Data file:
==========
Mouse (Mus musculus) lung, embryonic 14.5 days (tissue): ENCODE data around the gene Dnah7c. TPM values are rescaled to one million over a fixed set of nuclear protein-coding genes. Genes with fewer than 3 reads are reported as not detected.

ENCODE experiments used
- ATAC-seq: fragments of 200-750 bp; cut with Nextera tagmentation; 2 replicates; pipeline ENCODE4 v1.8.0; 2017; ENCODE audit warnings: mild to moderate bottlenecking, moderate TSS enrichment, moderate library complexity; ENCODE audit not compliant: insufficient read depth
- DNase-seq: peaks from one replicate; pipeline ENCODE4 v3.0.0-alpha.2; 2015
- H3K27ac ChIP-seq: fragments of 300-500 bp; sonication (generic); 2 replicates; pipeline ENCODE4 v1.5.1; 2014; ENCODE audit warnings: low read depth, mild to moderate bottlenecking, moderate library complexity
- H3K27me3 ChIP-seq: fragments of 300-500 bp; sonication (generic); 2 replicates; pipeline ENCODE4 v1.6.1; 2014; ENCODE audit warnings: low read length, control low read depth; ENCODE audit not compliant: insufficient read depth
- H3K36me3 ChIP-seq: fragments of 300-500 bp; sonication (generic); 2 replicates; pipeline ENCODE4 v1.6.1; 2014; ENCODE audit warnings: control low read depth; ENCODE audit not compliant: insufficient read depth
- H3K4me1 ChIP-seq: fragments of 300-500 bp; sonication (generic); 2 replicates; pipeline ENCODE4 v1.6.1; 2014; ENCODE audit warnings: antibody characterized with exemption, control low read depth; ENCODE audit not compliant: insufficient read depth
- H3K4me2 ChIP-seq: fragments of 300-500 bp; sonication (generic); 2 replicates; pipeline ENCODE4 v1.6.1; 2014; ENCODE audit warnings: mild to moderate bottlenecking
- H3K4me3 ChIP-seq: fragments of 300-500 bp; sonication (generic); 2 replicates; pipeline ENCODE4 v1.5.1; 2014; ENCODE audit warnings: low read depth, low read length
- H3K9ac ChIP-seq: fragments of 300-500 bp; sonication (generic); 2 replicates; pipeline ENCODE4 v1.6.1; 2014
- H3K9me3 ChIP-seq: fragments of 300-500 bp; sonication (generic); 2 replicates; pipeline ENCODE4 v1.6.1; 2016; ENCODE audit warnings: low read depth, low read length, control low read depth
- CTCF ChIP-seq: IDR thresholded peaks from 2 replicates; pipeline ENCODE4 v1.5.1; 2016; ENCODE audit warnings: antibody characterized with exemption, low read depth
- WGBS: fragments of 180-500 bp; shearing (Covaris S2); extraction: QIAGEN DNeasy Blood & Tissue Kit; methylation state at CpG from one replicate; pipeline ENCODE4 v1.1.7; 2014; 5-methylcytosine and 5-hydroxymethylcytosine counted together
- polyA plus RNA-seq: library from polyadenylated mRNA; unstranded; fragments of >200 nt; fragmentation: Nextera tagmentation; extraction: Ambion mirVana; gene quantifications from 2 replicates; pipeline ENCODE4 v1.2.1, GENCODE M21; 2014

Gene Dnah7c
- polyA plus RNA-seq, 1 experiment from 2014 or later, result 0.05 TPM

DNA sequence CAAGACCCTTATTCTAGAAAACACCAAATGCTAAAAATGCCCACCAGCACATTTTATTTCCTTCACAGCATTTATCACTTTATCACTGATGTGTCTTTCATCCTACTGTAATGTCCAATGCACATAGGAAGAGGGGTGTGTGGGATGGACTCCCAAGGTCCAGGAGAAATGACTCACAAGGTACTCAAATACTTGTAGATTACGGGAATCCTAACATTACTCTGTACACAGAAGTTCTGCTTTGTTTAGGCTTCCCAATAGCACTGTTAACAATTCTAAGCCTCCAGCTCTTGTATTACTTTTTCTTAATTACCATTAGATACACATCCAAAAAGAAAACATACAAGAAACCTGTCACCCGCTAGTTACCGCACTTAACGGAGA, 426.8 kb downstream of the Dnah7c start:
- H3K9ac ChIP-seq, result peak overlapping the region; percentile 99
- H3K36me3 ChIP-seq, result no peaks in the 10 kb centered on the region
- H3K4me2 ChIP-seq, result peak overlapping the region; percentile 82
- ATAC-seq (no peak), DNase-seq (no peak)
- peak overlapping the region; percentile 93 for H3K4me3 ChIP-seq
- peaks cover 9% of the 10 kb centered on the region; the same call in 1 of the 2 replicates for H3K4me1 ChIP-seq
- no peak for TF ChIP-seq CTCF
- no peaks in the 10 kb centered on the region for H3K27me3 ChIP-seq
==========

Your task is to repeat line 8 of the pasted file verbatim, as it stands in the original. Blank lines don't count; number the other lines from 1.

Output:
- H3K4me1 ChIP-seq: fragments of 300-500 bp; sonication (generic); 2 replicates; pipeline ENCODE4 v1.6.1; 2014; ENCODE audit warnings: antibody characterized with exemption, control low read depth; ENCODE audit not compliant: insufficient read depth